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5

Hint: if $\lambda$ is an eigenvalue of $A$, what can you say about eigenvalues of $A^2$?


5

For any $m \times n$ and $n \times m$ matrices $A$ and $B$, the nonzero eigenvalues of $AB$ and $BA$ are the same. Namely, if $AB v = \lambda v$ with $\lambda \ne 0$ and $v \ne 0$, then $Bv \ne 0$ and $BA(Bv) = B(AB v) = \lambda B v$.


5

Go back to the definition: if $A$ has an eigenvalue $\lambda$ with corresponding eigenvector $x$, then $A x = \lambda x$. Now $A^2 x = \lambda^2 x$. This gives $\lambda^2 = -1$, contradiction!


4

The space of solutions of $Av=\lambda v$ is the eigenspace of the eigenvalue $\lambda$ so for example $W_{1}$ is the space of solutions for $Av=1\cdot v=v$ $$ Av=v\iff(A-I)v=0 $$ $$ \begin{pmatrix}1-1 & 5 & 0\\ 0 & 1-1 & 0\\ 0 & 0 & 3-1 \end{pmatrix}\begin{pmatrix}a\\ b\\ c \end{pmatrix}=\begin{pmatrix}0\\ 0\\ 0 \end{pmatrix} $$ $$ ...


3

We have that: $$\mathbf{A}^{2} = \mathbf{I} \implies \mathbf{A} = \mathbf{A}^{-1}$$ But we know that if the eigenvalues of $\mathbf{A}$ are $\lambda_{1},\dots,\lambda_{n}$, then the eigenvalues of $\mathbf{A}^{-1}$ are $\lambda_{1}^{-1},\dots,\lambda_{n}^{-1}$, but if: $$\lambda_{i}=\lambda_{i}^{-1} \qquad \forall i \in \{1,\dots,n\}$$ Then: ...


3

the nonzero eigenvalues of $AB$ and $BA$ are the same. the reason is $tr(AB) = tr(BA), tr((AB)^2) = tr((BA)^2), \cdots$ implying that the the sum of the powers of eigenvalues of $AB$ and $BA$ are the same. through the newtons formula, this implies that the leading coefficients of characteristic polynomials are the same.


2

Say $v\in \Bbb R^n$ is such that $ABv = -v$. Then I claim that $u = Bv$ is a vector such that $BAu = -u$. In fact: $$ BAu = BABv = B(ABv) = B(-v) = -Bv = -u $$ So if $AB$ has eigenvalue $-1$, then so does $BA$. The opposite is of course true as well, by an analoguous argument. This argument also works for any other eigenvalue, so $AB$ and $BA$ share all ...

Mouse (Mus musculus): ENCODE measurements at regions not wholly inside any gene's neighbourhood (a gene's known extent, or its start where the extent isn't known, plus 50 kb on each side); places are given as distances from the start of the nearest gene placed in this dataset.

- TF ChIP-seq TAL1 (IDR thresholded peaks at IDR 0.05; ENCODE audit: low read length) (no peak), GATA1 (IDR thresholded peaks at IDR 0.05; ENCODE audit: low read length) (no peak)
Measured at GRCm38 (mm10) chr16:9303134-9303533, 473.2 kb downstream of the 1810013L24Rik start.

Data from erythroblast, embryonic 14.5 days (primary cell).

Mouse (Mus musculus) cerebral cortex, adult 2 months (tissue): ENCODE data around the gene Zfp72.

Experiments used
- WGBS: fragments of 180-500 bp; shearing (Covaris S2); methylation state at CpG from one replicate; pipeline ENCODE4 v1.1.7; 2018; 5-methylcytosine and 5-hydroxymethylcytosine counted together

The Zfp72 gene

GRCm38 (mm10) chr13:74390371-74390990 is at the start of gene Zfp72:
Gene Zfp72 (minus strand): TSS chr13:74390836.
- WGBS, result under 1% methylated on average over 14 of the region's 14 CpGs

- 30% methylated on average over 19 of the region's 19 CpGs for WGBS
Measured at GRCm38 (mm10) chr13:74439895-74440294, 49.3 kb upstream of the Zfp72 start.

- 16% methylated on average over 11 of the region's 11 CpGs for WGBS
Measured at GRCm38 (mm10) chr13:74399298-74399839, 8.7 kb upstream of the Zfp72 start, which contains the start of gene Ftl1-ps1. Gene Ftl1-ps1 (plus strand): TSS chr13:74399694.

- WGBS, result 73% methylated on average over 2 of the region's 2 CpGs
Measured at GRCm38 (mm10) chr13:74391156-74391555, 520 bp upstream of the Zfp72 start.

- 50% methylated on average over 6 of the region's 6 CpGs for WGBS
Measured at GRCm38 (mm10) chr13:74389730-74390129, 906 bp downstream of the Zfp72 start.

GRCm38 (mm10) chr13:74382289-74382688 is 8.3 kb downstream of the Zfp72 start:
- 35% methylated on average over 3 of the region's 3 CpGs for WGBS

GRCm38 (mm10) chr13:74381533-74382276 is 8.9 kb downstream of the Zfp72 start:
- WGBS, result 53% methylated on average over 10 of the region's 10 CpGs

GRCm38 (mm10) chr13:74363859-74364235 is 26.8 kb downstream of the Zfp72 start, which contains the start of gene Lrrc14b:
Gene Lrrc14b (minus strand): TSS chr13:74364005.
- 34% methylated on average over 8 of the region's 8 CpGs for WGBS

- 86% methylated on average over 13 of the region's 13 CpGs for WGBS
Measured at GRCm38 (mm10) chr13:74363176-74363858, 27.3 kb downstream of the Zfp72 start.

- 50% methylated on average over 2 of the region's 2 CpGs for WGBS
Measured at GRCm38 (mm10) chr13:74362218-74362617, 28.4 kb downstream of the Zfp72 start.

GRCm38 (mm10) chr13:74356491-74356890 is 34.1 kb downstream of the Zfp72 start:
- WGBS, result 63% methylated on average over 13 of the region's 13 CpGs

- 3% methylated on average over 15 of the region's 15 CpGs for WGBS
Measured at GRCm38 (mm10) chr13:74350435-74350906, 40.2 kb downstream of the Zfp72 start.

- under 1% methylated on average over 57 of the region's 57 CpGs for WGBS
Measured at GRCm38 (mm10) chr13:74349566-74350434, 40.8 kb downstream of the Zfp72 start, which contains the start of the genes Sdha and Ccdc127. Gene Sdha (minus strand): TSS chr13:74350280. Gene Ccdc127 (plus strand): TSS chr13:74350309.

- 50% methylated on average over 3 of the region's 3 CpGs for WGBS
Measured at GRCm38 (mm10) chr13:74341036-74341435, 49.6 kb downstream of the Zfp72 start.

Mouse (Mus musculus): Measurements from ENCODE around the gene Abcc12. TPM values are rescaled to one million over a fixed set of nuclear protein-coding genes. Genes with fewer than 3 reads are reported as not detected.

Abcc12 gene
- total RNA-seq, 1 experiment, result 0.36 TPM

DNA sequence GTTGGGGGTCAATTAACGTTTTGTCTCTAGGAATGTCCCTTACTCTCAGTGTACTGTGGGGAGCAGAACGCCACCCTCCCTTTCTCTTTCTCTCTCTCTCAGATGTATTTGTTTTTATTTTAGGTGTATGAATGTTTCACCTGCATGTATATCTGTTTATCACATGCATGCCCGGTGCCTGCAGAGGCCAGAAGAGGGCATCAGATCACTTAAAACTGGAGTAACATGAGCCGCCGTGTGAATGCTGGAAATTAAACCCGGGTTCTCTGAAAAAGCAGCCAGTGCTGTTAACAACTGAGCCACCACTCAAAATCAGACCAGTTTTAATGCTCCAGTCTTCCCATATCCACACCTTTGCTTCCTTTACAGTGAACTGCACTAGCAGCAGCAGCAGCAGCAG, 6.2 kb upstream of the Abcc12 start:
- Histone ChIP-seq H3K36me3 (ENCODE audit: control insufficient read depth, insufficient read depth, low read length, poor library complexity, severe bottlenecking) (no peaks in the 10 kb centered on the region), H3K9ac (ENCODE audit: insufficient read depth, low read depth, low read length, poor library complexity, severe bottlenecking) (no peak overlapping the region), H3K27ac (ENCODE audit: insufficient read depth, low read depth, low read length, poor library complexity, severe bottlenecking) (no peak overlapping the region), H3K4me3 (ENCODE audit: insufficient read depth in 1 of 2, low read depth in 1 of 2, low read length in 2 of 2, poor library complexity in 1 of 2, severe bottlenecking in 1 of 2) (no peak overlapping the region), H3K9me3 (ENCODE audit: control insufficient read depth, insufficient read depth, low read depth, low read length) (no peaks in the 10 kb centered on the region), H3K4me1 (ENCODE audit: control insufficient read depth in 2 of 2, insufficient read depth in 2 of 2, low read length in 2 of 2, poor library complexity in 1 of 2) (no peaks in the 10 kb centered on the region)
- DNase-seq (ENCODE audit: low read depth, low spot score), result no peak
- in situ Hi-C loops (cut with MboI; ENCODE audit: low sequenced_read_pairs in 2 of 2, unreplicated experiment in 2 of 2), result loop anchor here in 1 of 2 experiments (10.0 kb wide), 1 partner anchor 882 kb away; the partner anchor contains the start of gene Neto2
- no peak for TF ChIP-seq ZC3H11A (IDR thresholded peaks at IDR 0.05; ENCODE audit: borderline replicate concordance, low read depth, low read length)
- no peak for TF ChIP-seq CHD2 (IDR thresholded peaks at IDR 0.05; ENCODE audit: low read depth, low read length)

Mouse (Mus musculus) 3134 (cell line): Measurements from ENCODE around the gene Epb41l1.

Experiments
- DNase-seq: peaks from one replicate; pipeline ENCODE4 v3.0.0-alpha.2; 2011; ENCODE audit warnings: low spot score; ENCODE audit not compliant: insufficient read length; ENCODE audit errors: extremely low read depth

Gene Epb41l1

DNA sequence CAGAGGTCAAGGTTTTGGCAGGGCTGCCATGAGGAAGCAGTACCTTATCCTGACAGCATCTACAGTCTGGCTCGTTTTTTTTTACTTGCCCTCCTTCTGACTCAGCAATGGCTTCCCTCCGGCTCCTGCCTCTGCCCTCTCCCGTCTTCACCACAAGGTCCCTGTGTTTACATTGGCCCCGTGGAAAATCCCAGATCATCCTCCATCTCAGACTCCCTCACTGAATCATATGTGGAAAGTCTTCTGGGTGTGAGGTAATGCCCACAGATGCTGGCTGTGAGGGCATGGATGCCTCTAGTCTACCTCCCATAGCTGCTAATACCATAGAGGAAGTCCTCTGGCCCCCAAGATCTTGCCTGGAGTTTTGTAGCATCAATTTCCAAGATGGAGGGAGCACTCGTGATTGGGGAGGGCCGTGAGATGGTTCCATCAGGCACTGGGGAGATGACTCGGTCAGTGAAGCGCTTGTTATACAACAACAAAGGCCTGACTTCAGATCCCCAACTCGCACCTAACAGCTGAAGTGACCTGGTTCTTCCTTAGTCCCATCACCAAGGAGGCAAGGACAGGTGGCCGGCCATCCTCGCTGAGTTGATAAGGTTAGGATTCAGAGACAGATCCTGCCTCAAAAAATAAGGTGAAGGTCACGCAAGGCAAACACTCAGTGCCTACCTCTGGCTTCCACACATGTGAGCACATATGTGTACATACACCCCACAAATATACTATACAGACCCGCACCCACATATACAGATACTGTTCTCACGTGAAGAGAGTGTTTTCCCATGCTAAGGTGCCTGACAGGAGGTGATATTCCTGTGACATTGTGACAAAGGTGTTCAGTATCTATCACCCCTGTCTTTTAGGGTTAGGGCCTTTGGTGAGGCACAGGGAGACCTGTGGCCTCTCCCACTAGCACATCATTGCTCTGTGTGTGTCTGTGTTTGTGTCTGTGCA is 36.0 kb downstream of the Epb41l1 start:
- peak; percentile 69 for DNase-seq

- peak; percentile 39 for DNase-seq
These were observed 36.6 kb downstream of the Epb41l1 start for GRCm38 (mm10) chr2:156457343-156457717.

2

$X^TX$ is a $D\times D$ matrix, hence it has $D$ eigenvalues (taken with multiplicity). Same goes for $S^TS$. Each element on the diagonal of $S^TS$ is an eigenvalue of $X^TX$; moreover, the corresponding eigenvectors are columns of $V$; there are $D$ such columns, so everything fits.


2

From where you left off, $$X = \frac{i \pm \sqrt{(-i)^{2}-4(2)}}{2} = \frac{i\pm\sqrt{-1-8}}{2} = \frac{i\pm \sqrt{-9}}{2} = \frac{i\pm i\sqrt{9}}{2} = \frac{i\pm 3i}{2} = 2i, -i$$


2

An idea: $$C=S^{-1}DS\iff CS^{-1}=S^{-1}D\implies \color{red}{CS^{-1}x}=S^{-1}Dx=S^{-1}(\lambda x)=\color{red}{\lambda S^{-1}x}$$ Thus, $\;S^{-1}x\;$ is an eigenvalue of $\;C\;$ corresponding to $\;\lambda\;$ . Now, if the corresponding eigenspaces (for $\;C, D\;$) are one-dimensional, then we already get $\;ky=S^{-1}x\;,\;\;k\in\Bbb F\;$, so I'm not sure ...


2

The eigenvectors $X^TX$ can be computed as follows: (1) Assume $v$ is an eigenvector $XX^T$ to eigenvalue $\lambda\ne0$. Then it holds $XX^Tv=\lambda v$, and $$ X^TX(X^Tv) = \lambda (X^Tv). $$ Since $\lambda \ne0$, it follows $X^Tv\ne0$, hence $X^Tv$ is an eigenvector of $X^TX$ with eigenvalue $\lambda$. (2) The eigenvectors to eigenvalue zero are the ...


2

The multiplication operator $(Mf)(x)=xf(x)$ on $L^{2}[0,1]$ is a classical example of an operator with no eigenvalues, but its spectrum is $[0,1]$. $M$ has no eigenvalue because $Mf=\lambda f$ gives $(x-\lambda)f=0$, which forces $f(x)=0$ a.e.. To see that $[0,1]\in\sigma(M)$, note that the constant function $1$ is not in the range of $(M-\lambda I)$ for ...


2

Spectral theory in infinite-dimensional spaces is quite a bit more complicated than in the finite-dimensional case. In particular, we have to distinguish between the spectrum $\sigma(A)$ of an operator and its eigenvalues. Let $A$ be a linear operator on a Banach space $X$ over the scalar field $C$. We have $$ \sigma(A) = \{ \lambda \in C: (\lambda I - A) ...


2

the eigenvalue will change but not the eigenvector. that is if $Au = \lambda u,$ then $(A + 3I)u=(\lambda + 3)u.$ in general if $p(\lambda)$ is a polynomial, then $p(A)$ ahs an eigenvalue $p(\lambda).$ for eaxmple, an eigenvalue of $A^2 + 2A + 3I$ is $\lambda^2 + 2\lambda + 3.$